manobon said:

I know that, personally, I was pretty sure from...middle school? onward that I was attracted to guys and gals. However, it was only until recent years (soon-to-be-mid-twenties) that I felt like I Had to question that (due to many straight and gay friends, men and women, asking if I was Sure if I was bi, how do you KNOW?, expressing that bi's aren't "real", etc.).

All of that to say, *I Knew* who I was attracted to because I was -obviously- attracted to different people, of different genders. I Wanted to kiss them ("at least!"- not to be too creepo about it). So that's what it was like for me.

For others, it really has been a matter of just Happening to "try it out", and -if you can find a Very safe and comfortable (for any/everyone involved) way- it wouldn't hurt to try.

Then again, I was scared after not being attracted to the first guy I kissed (Not the first guy I found attractive), so maybe all that effort would be for naught. Sorry for using "for naught".

Good luck!

Melanie said:

Via my job, I have seen a certain amount of research about menopause / midlife and it seems that at this point in time there are a notable number of women who start their first same-sex relationships / experimentation at midlife. The theory generally presented is that when these particular women got married it was more likely to be unthinkable to be LGBTTIQQ2S in their social sphere, therefore they would be more likely to have done the expected (marriage and children) but once menopause comes along, and the kids have gone off to school, and their sphere had sufficiently changed... freedom! I wonder if this will continue to be a trend for menopausal women in future generations...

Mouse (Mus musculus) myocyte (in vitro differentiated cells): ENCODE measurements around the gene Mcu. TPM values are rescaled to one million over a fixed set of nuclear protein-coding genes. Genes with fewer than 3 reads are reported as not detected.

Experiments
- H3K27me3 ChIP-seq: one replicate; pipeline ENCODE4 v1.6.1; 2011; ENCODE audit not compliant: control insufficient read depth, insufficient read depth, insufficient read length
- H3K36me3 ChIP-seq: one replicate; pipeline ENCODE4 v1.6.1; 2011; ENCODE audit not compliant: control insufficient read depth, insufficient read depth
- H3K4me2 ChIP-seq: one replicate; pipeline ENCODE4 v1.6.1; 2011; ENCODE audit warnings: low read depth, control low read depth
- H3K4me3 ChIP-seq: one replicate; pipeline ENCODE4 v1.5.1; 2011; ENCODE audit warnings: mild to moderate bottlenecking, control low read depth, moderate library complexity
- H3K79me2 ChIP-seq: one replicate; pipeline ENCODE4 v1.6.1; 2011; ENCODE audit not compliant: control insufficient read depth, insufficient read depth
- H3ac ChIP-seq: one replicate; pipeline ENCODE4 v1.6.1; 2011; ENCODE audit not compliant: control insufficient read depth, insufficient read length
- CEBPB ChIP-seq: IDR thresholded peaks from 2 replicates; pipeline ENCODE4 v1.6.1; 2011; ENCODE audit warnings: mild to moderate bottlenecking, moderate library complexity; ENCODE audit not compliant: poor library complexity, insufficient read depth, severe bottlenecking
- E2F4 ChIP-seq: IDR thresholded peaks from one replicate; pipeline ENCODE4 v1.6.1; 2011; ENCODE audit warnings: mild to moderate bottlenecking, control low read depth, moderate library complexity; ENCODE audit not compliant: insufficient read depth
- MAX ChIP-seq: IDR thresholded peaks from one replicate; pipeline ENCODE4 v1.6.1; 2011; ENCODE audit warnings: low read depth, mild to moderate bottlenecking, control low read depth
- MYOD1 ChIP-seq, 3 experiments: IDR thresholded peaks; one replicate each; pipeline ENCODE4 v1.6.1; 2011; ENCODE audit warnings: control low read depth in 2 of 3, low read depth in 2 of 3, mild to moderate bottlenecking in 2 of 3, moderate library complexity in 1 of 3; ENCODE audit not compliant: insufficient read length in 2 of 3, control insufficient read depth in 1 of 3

that wasn't very coherent, but I blame my cold medication.

Susan said:

To Kris: I would say that yes, people who identify as gay without having ever "experimented" with straight sexuality might also want to give it a go. Why not? Our ideas about who or what we might like are usually much more based on cultural conceptions than on actual experience. I understand if you've never been attracted to someone of the same/opposite sex, but I think encouraging experimentation in safe spaces can and often does help development of one's sexual identity. What have you got to lose, really?